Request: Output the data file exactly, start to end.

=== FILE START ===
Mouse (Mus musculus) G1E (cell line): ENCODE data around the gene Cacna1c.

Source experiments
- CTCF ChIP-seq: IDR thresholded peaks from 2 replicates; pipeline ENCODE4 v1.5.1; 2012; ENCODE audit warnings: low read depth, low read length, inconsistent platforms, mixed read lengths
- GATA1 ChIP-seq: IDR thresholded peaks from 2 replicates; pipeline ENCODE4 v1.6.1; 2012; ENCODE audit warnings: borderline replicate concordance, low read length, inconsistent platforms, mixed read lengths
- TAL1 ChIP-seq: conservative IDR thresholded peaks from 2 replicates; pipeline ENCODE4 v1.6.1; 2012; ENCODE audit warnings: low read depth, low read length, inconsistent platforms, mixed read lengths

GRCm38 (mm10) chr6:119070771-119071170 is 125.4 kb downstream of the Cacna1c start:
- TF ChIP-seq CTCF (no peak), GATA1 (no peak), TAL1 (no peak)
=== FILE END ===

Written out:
Mouse (Mus musculus) G1E (cell line): ENCODE data around the gene Cacna1c.

Source experiments
- CTCF ChIP-seq: IDR thresholded peaks from 2 replicates; pipeline ENCODE4 v1.5.1; 2012; ENCODE audit warnings: low read depth, low read length, inconsistent platforms, mixed read lengths
- GATA1 ChIP-seq: IDR thresholded peaks from 2 replicates; pipeline ENCODE4 v1.6.1; 2012; ENCODE audit warnings: borderline replicate concordance, low read length, inconsistent platforms, mixed read lengths
- TAL1 ChIP-seq: conservative IDR thresholded peaks from 2 replicates; pipeline ENCODE4 v1.6.1; 2012; ENCODE audit warnings: low read depth, low read length, inconsistent platforms, mixed read lengths

GRCm38 (mm10) chr6:119070771-119071170 is 125.4 kb downstream of the Cacna1c start:
- TF ChIP-seq CTCF (no peak), GATA1 (no peak), TAL1 (no peak)